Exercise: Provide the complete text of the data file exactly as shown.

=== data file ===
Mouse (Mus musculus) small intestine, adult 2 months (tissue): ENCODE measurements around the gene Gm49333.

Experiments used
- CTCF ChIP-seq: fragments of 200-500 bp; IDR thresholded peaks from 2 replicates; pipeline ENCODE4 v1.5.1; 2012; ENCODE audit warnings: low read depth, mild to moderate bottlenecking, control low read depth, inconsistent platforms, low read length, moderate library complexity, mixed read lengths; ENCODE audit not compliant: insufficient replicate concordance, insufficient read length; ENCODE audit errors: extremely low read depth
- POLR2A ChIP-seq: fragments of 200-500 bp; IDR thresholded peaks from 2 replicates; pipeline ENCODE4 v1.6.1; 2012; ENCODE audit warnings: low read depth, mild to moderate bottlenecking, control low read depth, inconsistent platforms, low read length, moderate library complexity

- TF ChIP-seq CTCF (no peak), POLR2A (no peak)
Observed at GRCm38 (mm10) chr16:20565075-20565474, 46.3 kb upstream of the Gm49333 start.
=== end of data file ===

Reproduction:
Mouse (Mus musculus) small intestine, adult 2 months (tissue): ENCODE measurements around the gene Gm49333.

Experiments used
- CTCF ChIP-seq: fragments of 200-500 bp; IDR thresholded peaks from 2 replicates; pipeline ENCODE4 v1.5.1; 2012; ENCODE audit warnings: low read depth, mild to moderate bottlenecking, control low read depth, inconsistent platforms, low read length, moderate library complexity, mixed read lengths; ENCODE audit not compliant: insufficient replicate concordance, insufficient read length; ENCODE audit errors: extremely low read depth
- POLR2A ChIP-seq: fragments of 200-500 bp; IDR thresholded peaks from 2 replicates; pipeline ENCODE4 v1.6.1; 2012; ENCODE audit warnings: low read depth, mild to moderate bottlenecking, control low read depth, inconsistent platforms, low read length, moderate library complexity

- TF ChIP-seq CTCF (no peak), POLR2A (no peak)
Observed at GRCm38 (mm10) chr16:20565075-20565474, 46.3 kb upstream of the Gm49333 start.